Woman accused of aiding ISIS ‘suffering greatly’ without her daughters, attorney says
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A Schiller Park woman accused of financially aiding ISIS terrorists “is suffering greatly” because she has been separated from her four daughters, her attorney claims.
Medy Salkicevic wants a federal judge in St. Louis to find that she is neither a flight risk nor a danger to her community so she may return to her family. And in papers filed by her Chicago lawyer over the weekend, Salkicevic offered to meet five conditions while she faces charges that she sent $1,500 in PayPal payments used to buy surplus military gear, including combat boots and uniforms.
Making the request, Salkicevic’s lawyer highlighted the written comments of the oldest daughter of her client, a naturalized U.S. citizen who emigrated from Bosnia. The judge is still considering the request, records show.
“My mother is the backbone to this family. Without her, it’s easy to fall apart,” Salkicevic’s daughter wrote. “My mom is the reason this family keeps going and keeps looking forward. She is the inspiration behind everything we’ve grown up to be. Strong, independent, confident, etc.”
Salkicevic said two of her close friends would post property for a secured bond. She agreed to electronic monitoring that would allow her to be home with her daughters and receive appropriate health care and monitoring. She also said her husband is willing to act as a third-party custodian.
She said she wouldn’t seek a new passport for herself or her family members and that she would travel only to and from court unless she secured permission to do otherwise from the court. She also said she would refrain from charitable work, which is how she characterized the fundraising that led to her charges.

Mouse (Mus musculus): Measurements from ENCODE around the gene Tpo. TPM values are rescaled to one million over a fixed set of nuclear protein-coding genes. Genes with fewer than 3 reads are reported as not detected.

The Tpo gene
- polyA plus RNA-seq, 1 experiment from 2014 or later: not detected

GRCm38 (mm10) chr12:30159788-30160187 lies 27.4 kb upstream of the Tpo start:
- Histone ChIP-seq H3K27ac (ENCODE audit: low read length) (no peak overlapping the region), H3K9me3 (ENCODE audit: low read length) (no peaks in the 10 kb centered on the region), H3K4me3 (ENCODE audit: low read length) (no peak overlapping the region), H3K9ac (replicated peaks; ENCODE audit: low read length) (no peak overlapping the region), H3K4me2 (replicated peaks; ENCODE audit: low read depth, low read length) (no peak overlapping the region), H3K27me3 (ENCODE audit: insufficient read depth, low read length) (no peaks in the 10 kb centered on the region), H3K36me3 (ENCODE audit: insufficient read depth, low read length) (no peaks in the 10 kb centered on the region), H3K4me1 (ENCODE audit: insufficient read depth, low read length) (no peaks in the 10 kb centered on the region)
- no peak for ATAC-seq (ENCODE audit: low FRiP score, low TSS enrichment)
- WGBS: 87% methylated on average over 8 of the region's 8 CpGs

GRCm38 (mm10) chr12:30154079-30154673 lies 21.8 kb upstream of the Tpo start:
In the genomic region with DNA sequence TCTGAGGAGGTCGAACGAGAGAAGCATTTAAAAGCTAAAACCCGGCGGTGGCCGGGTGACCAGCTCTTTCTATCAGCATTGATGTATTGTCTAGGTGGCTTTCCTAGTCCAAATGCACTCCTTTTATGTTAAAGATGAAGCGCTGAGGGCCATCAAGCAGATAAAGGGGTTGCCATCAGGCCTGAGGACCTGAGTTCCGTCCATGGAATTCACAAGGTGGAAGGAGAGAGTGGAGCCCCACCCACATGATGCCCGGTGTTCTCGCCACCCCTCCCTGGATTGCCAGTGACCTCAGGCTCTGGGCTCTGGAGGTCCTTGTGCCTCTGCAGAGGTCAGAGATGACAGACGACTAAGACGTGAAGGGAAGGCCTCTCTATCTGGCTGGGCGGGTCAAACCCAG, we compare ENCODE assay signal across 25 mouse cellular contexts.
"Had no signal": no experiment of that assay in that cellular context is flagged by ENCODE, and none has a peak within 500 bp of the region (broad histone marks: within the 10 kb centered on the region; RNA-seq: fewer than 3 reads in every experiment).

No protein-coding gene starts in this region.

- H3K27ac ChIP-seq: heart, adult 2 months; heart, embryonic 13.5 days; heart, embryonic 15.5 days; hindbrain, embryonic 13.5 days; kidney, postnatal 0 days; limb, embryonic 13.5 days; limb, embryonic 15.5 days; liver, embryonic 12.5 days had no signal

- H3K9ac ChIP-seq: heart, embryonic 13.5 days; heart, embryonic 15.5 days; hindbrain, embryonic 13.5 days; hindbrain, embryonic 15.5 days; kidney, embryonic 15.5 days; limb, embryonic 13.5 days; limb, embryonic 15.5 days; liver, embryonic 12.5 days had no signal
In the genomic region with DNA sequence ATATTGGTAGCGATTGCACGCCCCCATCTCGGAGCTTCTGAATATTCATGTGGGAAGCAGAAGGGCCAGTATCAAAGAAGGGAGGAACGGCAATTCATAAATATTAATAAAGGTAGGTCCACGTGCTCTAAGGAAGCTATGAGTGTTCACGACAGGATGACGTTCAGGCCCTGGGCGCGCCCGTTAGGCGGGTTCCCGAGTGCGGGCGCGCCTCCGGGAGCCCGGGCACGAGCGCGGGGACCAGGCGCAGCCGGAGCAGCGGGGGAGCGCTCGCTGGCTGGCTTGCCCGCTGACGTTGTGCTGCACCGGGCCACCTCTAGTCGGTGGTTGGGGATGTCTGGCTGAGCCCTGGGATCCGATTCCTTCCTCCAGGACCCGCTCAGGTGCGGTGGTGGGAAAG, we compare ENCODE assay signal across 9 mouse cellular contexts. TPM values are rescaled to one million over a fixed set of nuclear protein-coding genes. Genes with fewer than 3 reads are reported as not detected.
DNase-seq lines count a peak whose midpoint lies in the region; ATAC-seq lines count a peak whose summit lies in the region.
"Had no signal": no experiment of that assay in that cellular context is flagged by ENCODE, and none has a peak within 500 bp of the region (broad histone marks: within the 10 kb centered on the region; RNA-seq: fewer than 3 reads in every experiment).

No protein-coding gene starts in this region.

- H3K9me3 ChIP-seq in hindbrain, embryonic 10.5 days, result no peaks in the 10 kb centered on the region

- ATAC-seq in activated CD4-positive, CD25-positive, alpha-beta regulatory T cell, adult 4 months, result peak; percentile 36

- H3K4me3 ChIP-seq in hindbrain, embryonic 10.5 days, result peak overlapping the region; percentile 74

A federal judge in Chicago last month refused to free Salkicevic after her arrest so that she could travel to Missouri on her own. U.S. District Judge Jeffrey Cole said at the time he had to be extra cautious when considering the release of defendants charged in terrorism cases.
But Andrea Gambino, Salkicevic’s defense attorney, argued at the time that her client is anchored to the community through her four daughters and husband. Gambino said police confiscated Salkicevic’s passport. But Cole countered that Salkicevic could simply drive away, saying “this is an enormous, enormous country.”
Assistant U.S. Attorney Angel Krull argued that Salkicevic, who works for Alliance Airlines, a company that handles airline cargo, had $7,000 in her checking account and was an avid traveler who in recent years had been to Germany, Serbia and Turkey. She said Salkicevic had the knowledge and resources to flee.
Contributing: Mitch Dudek